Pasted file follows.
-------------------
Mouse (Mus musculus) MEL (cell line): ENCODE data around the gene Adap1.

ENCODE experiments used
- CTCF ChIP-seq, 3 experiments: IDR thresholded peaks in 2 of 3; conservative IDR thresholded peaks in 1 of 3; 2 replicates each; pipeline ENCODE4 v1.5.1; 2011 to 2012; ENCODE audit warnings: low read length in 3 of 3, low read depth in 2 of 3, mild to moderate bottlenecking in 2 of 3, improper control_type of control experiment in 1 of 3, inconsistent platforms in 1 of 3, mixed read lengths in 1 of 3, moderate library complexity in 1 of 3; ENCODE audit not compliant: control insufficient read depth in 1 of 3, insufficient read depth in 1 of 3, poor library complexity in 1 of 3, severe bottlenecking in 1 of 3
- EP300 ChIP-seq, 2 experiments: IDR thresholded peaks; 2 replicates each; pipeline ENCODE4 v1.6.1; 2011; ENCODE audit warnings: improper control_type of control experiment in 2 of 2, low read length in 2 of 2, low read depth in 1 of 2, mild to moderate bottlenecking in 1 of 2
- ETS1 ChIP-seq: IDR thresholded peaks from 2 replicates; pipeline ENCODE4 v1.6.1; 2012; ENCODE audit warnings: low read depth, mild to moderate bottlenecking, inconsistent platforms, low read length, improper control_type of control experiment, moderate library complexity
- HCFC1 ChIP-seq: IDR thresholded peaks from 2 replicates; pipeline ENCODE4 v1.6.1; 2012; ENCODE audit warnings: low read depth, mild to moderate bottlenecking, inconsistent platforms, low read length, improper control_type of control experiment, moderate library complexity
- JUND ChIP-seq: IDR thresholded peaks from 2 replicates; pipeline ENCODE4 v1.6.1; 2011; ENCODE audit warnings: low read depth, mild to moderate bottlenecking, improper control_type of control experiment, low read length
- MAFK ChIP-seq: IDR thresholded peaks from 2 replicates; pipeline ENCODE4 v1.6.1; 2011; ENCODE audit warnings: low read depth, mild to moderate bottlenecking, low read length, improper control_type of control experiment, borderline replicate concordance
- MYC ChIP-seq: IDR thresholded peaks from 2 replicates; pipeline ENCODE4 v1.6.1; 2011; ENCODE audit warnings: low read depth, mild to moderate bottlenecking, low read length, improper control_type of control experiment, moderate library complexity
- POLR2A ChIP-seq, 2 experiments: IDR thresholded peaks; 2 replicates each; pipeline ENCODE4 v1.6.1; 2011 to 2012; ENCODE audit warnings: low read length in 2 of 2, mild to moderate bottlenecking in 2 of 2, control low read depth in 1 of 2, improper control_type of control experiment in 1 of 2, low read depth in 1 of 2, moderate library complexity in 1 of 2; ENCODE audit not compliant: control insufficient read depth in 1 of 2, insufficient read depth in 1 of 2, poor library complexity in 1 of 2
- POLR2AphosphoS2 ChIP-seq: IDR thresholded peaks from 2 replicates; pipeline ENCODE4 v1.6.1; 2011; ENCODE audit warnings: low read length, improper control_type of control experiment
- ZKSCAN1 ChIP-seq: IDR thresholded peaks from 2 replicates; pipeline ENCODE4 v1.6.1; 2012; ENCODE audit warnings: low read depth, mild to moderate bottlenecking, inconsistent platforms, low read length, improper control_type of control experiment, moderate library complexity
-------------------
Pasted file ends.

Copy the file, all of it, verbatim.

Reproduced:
Mouse (Mus musculus) MEL (cell line): ENCODE data around the gene Adap1.

ENCODE experiments used
- CTCF ChIP-seq, 3 experiments: IDR thresholded peaks in 2 of 3; conservative IDR thresholded peaks in 1 of 3; 2 replicates each; pipeline ENCODE4 v1.5.1; 2011 to 2012; ENCODE audit warnings: low read length in 3 of 3, low read depth in 2 of 3, mild to moderate bottlenecking in 2 of 3, improper control_type of control experiment in 1 of 3, inconsistent platforms in 1 of 3, mixed read lengths in 1 of 3, moderate library complexity in 1 of 3; ENCODE audit not compliant: control insufficient read depth in 1 of 3, insufficient read depth in 1 of 3, poor library complexity in 1 of 3, severe bottlenecking in 1 of 3
- EP300 ChIP-seq, 2 experiments: IDR thresholded peaks; 2 replicates each; pipeline ENCODE4 v1.6.1; 2011; ENCODE audit warnings: improper control_type of control experiment in 2 of 2, low read length in 2 of 2, low read depth in 1 of 2, mild to moderate bottlenecking in 1 of 2
- ETS1 ChIP-seq: IDR thresholded peaks from 2 replicates; pipeline ENCODE4 v1.6.1; 2012; ENCODE audit warnings: low read depth, mild to moderate bottlenecking, inconsistent platforms, low read length, improper control_type of control experiment, moderate library complexity
- HCFC1 ChIP-seq: IDR thresholded peaks from 2 replicates; pipeline ENCODE4 v1.6.1; 2012; ENCODE audit warnings: low read depth, mild to moderate bottlenecking, inconsistent platforms, low read length, improper control_type of control experiment, moderate library complexity
- JUND ChIP-seq: IDR thresholded peaks from 2 replicates; pipeline ENCODE4 v1.6.1; 2011; ENCODE audit warnings: low read depth, mild to moderate bottlenecking, improper control_type of control experiment, low read length
- MAFK ChIP-seq: IDR thresholded peaks from 2 replicates; pipeline ENCODE4 v1.6.1; 2011; ENCODE audit warnings: low read depth, mild to moderate bottlenecking, low read length, improper control_type of control experiment, borderline replicate concordance
- MYC ChIP-seq: IDR thresholded peaks from 2 replicates; pipeline ENCODE4 v1.6.1; 2011; ENCODE audit warnings: low read depth, mild to moderate bottlenecking, low read length, improper control_type of control experiment, moderate library complexity
- POLR2A ChIP-seq, 2 experiments: IDR thresholded peaks; 2 replicates each; pipeline ENCODE4 v1.6.1; 2011 to 2012; ENCODE audit warnings: low read length in 2 of 2, mild to moderate bottlenecking in 2 of 2, control low read depth in 1 of 2, improper control_type of control experiment in 1 of 2, low read depth in 1 of 2, moderate library complexity in 1 of 2; ENCODE audit not compliant: control insufficient read depth in 1 of 2, insufficient read depth in 1 of 2, poor library complexity in 1 of 2
- POLR2AphosphoS2 ChIP-seq: IDR thresholded peaks from 2 replicates; pipeline ENCODE4 v1.6.1; 2011; ENCODE audit warnings: low read length, improper control_type of control experiment
- ZKSCAN1 ChIP-seq: IDR thresholded peaks from 2 replicates; pipeline ENCODE4 v1.6.1; 2012; ENCODE audit warnings: low read depth, mild to moderate bottlenecking, inconsistent platforms, low read length, improper control_type of control experiment, moderate library complexity